Weekending 11132011

Hello. It’s time for the weekending post. A few things.

First — I was introduced to this graphic above from @bruces. It shows a Venn diagram showing a kind of perspective of what-could-be. For that reason, I chose to interpret it as another “graph of the future”. How’s that? Well, because it indicates the measure of what can be a product and therefore, what can enter into the world at a particular scale — it’s represents things that can exist at some point in the future. It’s a really simple measure of “product” or “possibility”, but because of its simplicity, its admirable. It says that what can be a product must be desirable, profitable and possible/buildable.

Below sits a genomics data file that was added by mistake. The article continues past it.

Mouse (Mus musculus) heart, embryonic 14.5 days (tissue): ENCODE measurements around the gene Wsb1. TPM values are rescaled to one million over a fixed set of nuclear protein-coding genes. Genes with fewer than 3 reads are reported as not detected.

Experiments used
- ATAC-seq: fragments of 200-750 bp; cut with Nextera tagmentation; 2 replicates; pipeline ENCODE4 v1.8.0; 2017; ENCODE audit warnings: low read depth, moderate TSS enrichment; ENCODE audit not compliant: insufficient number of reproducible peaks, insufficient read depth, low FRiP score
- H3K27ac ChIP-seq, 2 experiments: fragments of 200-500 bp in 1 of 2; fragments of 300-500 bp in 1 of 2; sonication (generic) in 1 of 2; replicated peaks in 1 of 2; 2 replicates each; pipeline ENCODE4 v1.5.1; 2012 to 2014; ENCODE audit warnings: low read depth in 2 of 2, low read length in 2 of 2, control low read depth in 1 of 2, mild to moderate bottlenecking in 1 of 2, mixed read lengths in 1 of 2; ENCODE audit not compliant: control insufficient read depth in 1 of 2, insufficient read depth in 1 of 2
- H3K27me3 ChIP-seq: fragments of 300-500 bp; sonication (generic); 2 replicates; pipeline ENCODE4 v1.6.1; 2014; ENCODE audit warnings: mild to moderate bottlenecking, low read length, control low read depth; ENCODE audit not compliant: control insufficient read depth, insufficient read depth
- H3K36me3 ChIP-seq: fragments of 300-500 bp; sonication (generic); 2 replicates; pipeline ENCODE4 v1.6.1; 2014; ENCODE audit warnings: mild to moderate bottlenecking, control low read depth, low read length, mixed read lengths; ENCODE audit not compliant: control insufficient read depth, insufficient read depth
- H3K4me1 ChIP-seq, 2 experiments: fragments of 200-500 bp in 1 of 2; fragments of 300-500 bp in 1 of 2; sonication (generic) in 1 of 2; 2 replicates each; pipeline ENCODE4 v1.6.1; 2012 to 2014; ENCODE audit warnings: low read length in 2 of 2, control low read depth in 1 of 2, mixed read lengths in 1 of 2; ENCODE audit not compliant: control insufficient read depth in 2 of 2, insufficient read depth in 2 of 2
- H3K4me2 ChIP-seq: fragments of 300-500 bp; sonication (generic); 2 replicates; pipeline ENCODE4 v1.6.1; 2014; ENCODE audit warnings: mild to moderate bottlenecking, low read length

Update: @bruces posted his notebook drawing that I originally saw three, wine-fueled hours into a midnight dinner in London. It comes from Hugh Dubberly.

I pondered this a bit over the week. I shared it for a moment at the recent Society for the Social Studies of Science conference, as a way to think about the future. But, what I want to consider are the unexplored, peculiar areas that are not at the super-sweet spot there in the middle. Are these various terrains that can be explored — perhaps to shift the meaning of what is desirable, profitable and possible? Ultimately, that sweet spot in the middle has to become some sort of least common denominator. What about the impossible? Or the barely possible? Or the unprofitable, but possible and desireable? You see what I mean? How do yo get out of the rut of assuming that everything must be a product — desirable/profitable/possible — and actually innovate? Make new impossible things? Or new, weird things only desirable to 17 people?